Demme’s dive into the deviant undercurrents of America at the end of the Reagan-Bush era gripped audiences who had been primed by another auteur’s breaking of the barriers between art and exploitation. Moody and visceral as no prime-time series had ever been before, David Lynch’s Twin Peaks (1990–91) was a twisted tale founded on the naked corpse of a teenage girl—Laura Palmer. A quarter of a century later, viewers who had been bingeing on the original Twin Peaks as it was released on various digital platforms along with its prequel, the theatrical feature Fire Walk with Me (1992), avidly consumed Twin Peaks: The Return during its eighteen-episode run on Showtime, finding themselves trapped in a wormhole, also known as the Lynchian unconscious, where the homicidal law of the father is forever unchecked and unchanged. The return of Twin Peaks roughly coincided with the appearance of a new restoration of The Silence of the Lambs in theaters, and now in this release. This dialectician of gender in popular culture relishes the timing.

One major thing that distinguishes Demme’s film from Twin Peaks—and from the vast majority of serial-killer investigative dramas, including those of another contemporary auteur, David Fincher—is the fact that his hero is a woman. Clarice Starling (Foster) matches wits with one serial killer, Hannibal Lecter, in order to elicit the clues that will allow her to track down another, Buffalo Bill (Ted Levine), in time to save the latest young woman (Brooke Smith) whom Bill is preparing to murder. Fincher’s Mindhunter series (which premiered in 2017), as well as his earlier serial-killer narratives, Se7en (1995) and Zodiac (2007), follow the usual pattern of male law enforcement pursuing male murderers. Mindhunter and The Silence of the Lambs have a common source, the work of John Douglas in the Behavorial Science Unit of the FBI. The hero of the first film in which Hannibal Lecter appears, Michael Mann’s Manhunter (1986), is also based on the real-life Douglas, who then reappears (as Jack Crawford, Clarice’s mentor) in Thomas Harris’s novel The Silence of the Lambs (1988), from which Demme’s film is adapted.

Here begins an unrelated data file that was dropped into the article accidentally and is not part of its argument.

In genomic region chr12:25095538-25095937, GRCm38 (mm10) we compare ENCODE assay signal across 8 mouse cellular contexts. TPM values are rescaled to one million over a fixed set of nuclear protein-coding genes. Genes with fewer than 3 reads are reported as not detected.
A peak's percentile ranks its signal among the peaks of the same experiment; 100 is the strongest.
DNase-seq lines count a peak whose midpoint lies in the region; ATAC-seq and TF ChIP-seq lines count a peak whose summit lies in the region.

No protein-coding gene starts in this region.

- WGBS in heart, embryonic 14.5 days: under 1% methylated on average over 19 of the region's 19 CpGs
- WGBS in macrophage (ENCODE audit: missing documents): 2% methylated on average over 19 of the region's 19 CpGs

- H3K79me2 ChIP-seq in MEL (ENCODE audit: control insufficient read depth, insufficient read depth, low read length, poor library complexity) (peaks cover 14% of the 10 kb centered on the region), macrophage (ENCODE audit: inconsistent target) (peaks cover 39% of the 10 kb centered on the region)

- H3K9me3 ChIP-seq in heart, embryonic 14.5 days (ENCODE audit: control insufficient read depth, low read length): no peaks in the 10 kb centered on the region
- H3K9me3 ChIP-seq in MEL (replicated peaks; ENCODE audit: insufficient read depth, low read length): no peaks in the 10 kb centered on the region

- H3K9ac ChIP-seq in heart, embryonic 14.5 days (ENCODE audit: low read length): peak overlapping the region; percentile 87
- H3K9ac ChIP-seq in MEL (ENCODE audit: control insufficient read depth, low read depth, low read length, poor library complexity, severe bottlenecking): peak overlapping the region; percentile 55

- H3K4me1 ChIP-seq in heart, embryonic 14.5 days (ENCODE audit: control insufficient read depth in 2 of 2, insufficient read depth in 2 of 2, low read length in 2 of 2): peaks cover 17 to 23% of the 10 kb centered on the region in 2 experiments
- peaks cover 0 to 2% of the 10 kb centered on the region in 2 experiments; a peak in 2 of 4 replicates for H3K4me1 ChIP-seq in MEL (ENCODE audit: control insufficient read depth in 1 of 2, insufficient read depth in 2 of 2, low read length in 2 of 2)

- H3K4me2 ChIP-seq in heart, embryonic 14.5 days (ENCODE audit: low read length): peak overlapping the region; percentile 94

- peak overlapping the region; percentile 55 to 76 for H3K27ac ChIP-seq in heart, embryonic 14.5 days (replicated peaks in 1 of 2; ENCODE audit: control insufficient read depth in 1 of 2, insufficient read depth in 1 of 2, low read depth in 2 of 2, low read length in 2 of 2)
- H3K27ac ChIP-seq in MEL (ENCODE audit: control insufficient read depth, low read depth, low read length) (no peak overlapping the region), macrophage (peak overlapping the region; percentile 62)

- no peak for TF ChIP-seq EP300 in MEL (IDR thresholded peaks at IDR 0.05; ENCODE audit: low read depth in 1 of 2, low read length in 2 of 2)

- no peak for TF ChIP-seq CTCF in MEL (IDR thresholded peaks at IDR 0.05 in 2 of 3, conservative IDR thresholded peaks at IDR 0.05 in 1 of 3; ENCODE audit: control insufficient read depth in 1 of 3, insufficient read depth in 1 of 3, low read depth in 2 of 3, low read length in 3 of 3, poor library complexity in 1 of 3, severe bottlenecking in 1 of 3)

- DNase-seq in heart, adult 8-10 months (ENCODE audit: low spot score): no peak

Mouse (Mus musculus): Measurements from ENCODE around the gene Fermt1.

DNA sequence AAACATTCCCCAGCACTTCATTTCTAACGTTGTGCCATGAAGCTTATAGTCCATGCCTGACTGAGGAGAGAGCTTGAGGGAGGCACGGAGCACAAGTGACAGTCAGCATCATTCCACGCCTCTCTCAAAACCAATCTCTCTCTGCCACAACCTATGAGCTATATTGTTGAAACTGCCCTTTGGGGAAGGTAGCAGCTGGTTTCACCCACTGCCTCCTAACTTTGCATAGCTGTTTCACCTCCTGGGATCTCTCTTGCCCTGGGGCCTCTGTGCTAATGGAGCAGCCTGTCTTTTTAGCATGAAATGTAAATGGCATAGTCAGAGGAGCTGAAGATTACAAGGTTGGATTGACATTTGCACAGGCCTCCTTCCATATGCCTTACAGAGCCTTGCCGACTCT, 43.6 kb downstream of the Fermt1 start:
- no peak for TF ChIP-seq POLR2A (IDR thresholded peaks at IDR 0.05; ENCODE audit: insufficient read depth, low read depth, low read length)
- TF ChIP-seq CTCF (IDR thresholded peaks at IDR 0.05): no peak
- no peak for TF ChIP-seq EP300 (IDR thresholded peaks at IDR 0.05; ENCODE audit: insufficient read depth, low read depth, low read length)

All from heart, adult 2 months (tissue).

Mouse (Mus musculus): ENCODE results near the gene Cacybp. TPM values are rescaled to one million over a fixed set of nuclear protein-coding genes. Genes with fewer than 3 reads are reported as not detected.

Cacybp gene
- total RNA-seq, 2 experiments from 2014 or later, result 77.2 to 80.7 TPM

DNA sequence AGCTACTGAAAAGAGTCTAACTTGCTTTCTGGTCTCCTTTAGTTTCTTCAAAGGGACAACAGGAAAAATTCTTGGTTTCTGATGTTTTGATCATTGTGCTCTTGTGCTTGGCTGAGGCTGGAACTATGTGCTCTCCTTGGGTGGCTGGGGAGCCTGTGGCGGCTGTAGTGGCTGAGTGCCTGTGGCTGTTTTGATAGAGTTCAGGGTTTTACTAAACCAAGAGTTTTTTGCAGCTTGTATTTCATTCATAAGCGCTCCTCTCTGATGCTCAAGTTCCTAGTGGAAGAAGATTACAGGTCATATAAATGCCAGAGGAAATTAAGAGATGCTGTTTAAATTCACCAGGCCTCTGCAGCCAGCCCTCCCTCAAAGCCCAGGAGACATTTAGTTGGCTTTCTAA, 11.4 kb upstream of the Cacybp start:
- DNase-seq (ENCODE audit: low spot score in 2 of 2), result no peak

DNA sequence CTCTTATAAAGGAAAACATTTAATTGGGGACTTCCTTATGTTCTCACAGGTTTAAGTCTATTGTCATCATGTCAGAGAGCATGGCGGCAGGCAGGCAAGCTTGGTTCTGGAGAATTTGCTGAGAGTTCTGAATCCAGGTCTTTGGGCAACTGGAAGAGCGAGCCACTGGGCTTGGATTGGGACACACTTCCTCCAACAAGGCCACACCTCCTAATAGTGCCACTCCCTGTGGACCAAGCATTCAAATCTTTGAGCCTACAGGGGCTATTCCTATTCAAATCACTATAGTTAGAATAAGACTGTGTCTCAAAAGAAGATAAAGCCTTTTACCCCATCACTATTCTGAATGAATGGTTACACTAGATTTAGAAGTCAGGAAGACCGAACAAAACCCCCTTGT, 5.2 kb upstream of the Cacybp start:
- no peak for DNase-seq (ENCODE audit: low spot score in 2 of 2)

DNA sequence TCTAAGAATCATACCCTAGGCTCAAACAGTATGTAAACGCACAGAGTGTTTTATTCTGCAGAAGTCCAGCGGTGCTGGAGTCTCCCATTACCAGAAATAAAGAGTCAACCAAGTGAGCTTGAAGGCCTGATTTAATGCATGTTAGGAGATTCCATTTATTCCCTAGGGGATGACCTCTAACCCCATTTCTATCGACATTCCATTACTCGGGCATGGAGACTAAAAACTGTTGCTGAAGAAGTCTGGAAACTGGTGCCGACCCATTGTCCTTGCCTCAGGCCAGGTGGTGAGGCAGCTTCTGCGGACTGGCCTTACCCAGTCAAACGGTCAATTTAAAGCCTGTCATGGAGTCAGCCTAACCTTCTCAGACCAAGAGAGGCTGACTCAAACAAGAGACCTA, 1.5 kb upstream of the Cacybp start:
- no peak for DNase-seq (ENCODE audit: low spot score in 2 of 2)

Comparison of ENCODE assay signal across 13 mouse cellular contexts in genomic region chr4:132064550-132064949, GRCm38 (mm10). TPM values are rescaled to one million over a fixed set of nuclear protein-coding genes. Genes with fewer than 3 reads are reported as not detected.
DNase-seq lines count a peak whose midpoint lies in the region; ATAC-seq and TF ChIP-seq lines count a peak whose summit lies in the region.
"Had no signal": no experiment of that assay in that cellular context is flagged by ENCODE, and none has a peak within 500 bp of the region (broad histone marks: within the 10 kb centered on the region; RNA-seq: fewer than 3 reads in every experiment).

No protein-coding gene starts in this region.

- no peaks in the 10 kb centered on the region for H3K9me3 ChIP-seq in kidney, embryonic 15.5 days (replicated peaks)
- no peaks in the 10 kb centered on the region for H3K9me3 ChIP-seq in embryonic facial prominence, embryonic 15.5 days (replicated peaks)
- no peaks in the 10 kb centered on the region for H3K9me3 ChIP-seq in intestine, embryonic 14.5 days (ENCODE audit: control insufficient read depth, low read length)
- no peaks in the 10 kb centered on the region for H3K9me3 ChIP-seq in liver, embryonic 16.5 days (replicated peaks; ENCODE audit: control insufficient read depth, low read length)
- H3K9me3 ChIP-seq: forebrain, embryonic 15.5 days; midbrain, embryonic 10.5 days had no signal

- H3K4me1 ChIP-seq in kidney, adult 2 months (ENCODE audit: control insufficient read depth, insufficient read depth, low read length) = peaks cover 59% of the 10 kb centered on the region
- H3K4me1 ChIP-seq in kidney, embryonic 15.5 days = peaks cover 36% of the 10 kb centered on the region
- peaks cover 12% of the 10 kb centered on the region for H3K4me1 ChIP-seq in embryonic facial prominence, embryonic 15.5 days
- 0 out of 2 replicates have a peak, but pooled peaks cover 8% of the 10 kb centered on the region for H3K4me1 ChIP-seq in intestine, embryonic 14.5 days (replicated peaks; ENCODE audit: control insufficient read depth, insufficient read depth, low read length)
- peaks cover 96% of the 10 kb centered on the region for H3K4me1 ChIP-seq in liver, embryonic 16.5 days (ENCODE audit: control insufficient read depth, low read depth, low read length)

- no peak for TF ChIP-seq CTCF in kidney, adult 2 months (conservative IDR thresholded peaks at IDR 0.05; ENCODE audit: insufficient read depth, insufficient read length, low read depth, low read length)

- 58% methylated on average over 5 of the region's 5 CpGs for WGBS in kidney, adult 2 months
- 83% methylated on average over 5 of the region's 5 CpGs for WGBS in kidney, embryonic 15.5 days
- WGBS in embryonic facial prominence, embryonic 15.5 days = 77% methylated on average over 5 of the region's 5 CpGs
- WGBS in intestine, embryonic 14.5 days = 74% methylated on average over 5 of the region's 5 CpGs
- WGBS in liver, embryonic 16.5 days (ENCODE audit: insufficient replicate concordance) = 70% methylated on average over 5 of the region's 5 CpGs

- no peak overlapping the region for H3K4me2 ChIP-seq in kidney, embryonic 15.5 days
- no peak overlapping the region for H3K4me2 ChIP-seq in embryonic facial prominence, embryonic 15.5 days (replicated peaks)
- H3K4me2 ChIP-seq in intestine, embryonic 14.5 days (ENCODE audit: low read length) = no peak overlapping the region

It was Harris who took the focus off Douglas in order to make his hero—the embodiment of the law, dedicated to putting a stop to the most perverse legacy of patriarchy—a woman. But the collaboration between Tally, Demme, and Foster transforms Clarice into a more radically feminist character than she was in the novel. Faithful to Harris’s plot, they shift its tone and meaning. Harris’s Clarice, for all her courage and desire for independence, was still the good daughter who needed to be valued by the men in her life. She was emotionally tied not only to her real father—the policeman who left her an orphan at age eleven—but to the substitute fathers: Lecter (the bad) and Crawford (the good). Harris’s Clarice became romantically involved with Crawford, an unconsummated, guilty, Oedipal attachment, since he was married and his wife was dying. In the film, Clarice has no romantic entanglements, and she refuses to be patronized by either Crawford or Lecter.

In its deliberate, unabashed, and uncompromising feminism, The Silence of the Lambs is to the horror–psychological thriller combo what Angela Carter’s The Bloody Chamber is to classical fairy tales like “Little Red Riding Hood.” Both works take familiar stories—so familiar that they’ve become part of our cultural unconscious—and turn them upside down. When I interviewed Demme in 1991, just before The Silence of the Lambs was released, he said that what immediately appealed to him in the script was the character of Clarice and the way Tally played with genre in his adaptation of Harris’s novel. “It’s a suspense movie with a female protagonist who is never in sexual peril. It’s a slasher movie that is devoid not only of slasher scenes but of the anticipation of seeing them.” And for a female viewer—for all viewers who allow themselves to identify with a female hero—it is harrowing, exhilarating, and sad beyond measure.